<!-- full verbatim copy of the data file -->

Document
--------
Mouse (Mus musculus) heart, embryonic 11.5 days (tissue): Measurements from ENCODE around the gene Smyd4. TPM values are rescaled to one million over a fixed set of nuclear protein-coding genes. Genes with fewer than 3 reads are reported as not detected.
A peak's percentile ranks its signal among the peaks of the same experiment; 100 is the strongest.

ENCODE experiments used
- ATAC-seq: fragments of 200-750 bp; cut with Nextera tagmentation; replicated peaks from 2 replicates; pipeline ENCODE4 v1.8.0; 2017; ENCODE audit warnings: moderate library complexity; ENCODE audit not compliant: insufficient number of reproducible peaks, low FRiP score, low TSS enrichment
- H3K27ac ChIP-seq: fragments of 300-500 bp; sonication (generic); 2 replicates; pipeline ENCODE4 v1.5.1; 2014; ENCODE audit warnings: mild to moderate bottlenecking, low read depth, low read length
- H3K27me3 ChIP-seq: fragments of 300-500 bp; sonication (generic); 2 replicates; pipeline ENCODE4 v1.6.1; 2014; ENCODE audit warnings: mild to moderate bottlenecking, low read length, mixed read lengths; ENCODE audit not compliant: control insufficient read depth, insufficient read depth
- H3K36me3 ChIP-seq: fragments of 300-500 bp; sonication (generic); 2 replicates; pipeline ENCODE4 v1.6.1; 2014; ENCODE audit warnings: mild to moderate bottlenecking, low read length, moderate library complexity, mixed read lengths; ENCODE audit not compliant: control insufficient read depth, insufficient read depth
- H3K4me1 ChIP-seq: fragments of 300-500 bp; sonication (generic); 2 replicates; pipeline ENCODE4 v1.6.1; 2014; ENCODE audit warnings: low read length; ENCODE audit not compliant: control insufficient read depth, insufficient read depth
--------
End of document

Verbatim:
Mouse (Mus musculus) heart, embryonic 11.5 days (tissue): Measurements from ENCODE around the gene Smyd4. TPM values are rescaled to one million over a fixed set of nuclear protein-coding genes. Genes with fewer than 3 reads are reported as not detected.
A peak's percentile ranks its signal among the peaks of the same experiment; 100 is the strongest.

ENCODE experiments used
- ATAC-seq: fragments of 200-750 bp; cut with Nextera tagmentation; replicated peaks from 2 replicates; pipeline ENCODE4 v1.8.0; 2017; ENCODE audit warnings: moderate library complexity; ENCODE audit not compliant: insufficient number of reproducible peaks, low FRiP score, low TSS enrichment
- H3K27ac ChIP-seq: fragments of 300-500 bp; sonication (generic); 2 replicates; pipeline ENCODE4 v1.5.1; 2014; ENCODE audit warnings: mild to moderate bottlenecking, low read depth, low read length
- H3K27me3 ChIP-seq: fragments of 300-500 bp; sonication (generic); 2 replicates; pipeline ENCODE4 v1.6.1; 2014; ENCODE audit warnings: mild to moderate bottlenecking, low read length, mixed read lengths; ENCODE audit not compliant: control insufficient read depth, insufficient read depth
- H3K36me3 ChIP-seq: fragments of 300-500 bp; sonication (generic); 2 replicates; pipeline ENCODE4 v1.6.1; 2014; ENCODE audit warnings: mild to moderate bottlenecking, low read length, moderate library complexity, mixed read lengths; ENCODE audit not compliant: control insufficient read depth, insufficient read depth
- H3K4me1 ChIP-seq: fragments of 300-500 bp; sonication (generic); 2 replicates; pipeline ENCODE4 v1.6.1; 2014; ENCODE audit warnings: low read length; ENCODE audit not compliant: control insufficient read depth, insufficient read depth